In the meantime, according to a recent TEX Report, Japanese mills are offering prices in the range of $50-100 mt more in 2019 than in 2018, while U.S. producer AK Steel has requested a smaller increase. Meanwhile, Korean GOES imports to the U.S. will increase as the quotas for 2019 open. The producer to watch, however, remains Baosteel in China as the company will focus on higher-quality GOES materials with increased production capacity. Market participants will want to track if that material remains in China or shifts to exports.

MetalMiner’s Annual Outlook provides 2019 buying strategies for carbon steel

Exact GOES Coil Price This Month

The U.S. grain-oriented electrical steel (GOES) M3 coil price moved up slightly from $2,434/mt to $2,462/mt. The MMI increased two points from 176 to 178.

The GOES MMI® collects and weights 1 global grain-oriented electrical steel price point to provide a unique view into price trends over a 30-day period. For more information on the GOES MMI®, how it’s calculated or how your company can use the index, please drop us a note at: info (at) agmetalminer (dot) com.

Grain-oriented electrical steel (GOES) prices fell for the second month in a row, with multiple large power equipment manufacturers requesting exclusions from the Section 232 tariffs.

Need buying strategies for steel? Request your two-month free trial of MetalMiner’s Outlook

What makes these requests noteworthy involves the arguments made by each of the firms. One of the most interesting arguments pits two different firms on opposite ends of the national security argument – Eaton Corp (parent company of Cooper Power Systems) and AK Steel.

The Section 232 exemption request form asks a specific question with regard to whether the steel is used to support national security requirements. Cooper Power responded by stating the materials in the exemption are used to make transformers for the electrical grid, of which infrastructure is considered essential to national security: “This product allows Cooper Power Systems, LLC to meet federally maintained efficiency requirements in Liquid Filled Transformers as published by the D.O.E.”

The Cooper Power request involved, “chemically etched or mechanically scribed Domain Refined Grain Oriented Electrical Steels, capable of retaining domain refined properties post anneal, used in the manufacture of Distribution Transformers,” according to its exemption request. Cooper Power argued “the only domestic producer of electrical steels in the U.S., does not manufacture a Domain Refined Electrical Steel capable of being annealed after Transformer core production, while still retaining the Domain Refined properties.”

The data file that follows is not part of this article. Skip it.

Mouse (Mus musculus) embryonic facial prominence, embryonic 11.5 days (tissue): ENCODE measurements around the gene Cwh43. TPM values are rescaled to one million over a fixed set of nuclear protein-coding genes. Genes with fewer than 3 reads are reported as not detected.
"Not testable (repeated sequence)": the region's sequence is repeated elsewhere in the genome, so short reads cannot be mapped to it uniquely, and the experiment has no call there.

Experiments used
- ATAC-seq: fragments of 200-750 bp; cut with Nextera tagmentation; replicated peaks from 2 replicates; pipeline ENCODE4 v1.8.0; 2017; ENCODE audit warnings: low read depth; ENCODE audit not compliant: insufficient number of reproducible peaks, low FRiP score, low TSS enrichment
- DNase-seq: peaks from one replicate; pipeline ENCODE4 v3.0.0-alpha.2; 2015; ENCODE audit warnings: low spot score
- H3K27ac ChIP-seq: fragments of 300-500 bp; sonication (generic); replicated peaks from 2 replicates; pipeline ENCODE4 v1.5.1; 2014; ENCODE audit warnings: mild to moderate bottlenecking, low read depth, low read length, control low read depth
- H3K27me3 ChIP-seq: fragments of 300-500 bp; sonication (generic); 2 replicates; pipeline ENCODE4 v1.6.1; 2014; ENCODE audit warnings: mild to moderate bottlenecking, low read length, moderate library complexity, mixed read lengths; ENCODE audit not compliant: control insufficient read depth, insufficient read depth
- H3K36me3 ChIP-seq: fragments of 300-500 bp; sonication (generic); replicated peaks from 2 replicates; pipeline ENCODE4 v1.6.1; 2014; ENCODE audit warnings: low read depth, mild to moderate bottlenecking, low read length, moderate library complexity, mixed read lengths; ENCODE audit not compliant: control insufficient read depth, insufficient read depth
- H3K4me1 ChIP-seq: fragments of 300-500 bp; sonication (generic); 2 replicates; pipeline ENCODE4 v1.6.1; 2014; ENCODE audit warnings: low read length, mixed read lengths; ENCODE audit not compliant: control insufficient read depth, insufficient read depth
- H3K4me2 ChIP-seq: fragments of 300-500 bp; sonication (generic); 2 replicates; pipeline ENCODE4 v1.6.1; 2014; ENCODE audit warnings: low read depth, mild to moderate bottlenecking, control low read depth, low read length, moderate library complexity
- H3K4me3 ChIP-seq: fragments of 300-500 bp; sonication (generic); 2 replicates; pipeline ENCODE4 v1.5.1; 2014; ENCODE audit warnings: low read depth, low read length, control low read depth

Ironically, Metglas, and not AK Steel, offered a rebuttal to the Cooper Power exclusion request that specifically addressed alternative products, notably amorphous ribbon, that could meet DOE requirements. Metglas also challenged the volumes Cooper Power had indicated – specifically that the volumes requested in the exclusion far exceed Cooper Power’s actual volume requirements.

Meanwhile, ABB’s exclusion request cited insufficient U.S. availability of 27M-0H, which it claims is not manufactured in the U.S. (This grade is high-permeability GOES.)

AK Steel — the only mill that challenged the ABB exclusion — made several arguments in its rebuttal, including:

ABB has moved away from several suppliers in the US and globally over the past few years. Changing suppliers and materials seems to be less of a concern to ABB when it achieves a financial return by purchasing foreign GOES. AK Steel is, and has been for many years, the largest supplier of GOES to the U.S. market. ABB knows AK Steel’s product very well and both ABB and its customers can plan to incorporate AK Steel GOES with little effort or hardship, just as they have in the past.

The company goes on to say, “As the largest domestic producer of GOES, a large percentage of transformers utilize AK Steel GOES products and it is a very well-known and broadly utilized product, both by ABB and their customers.” However, neither the buyer or supplier has explained fully why the GOES market appears more opaque than many other steel markets.

The Takeaway

In reality, power equipment manufacturers deploy a more multifaceted approach to the GOES sourcing decision. In fact, multiple GOES grades can meet various requirements as established by the DOE but the ultimate award decision made by a buyer considers many variables, such as: core loss, regulatory requirements, and the price arbitrage among alternative GOES products at any one given time. Together, these variables impact the buying decision.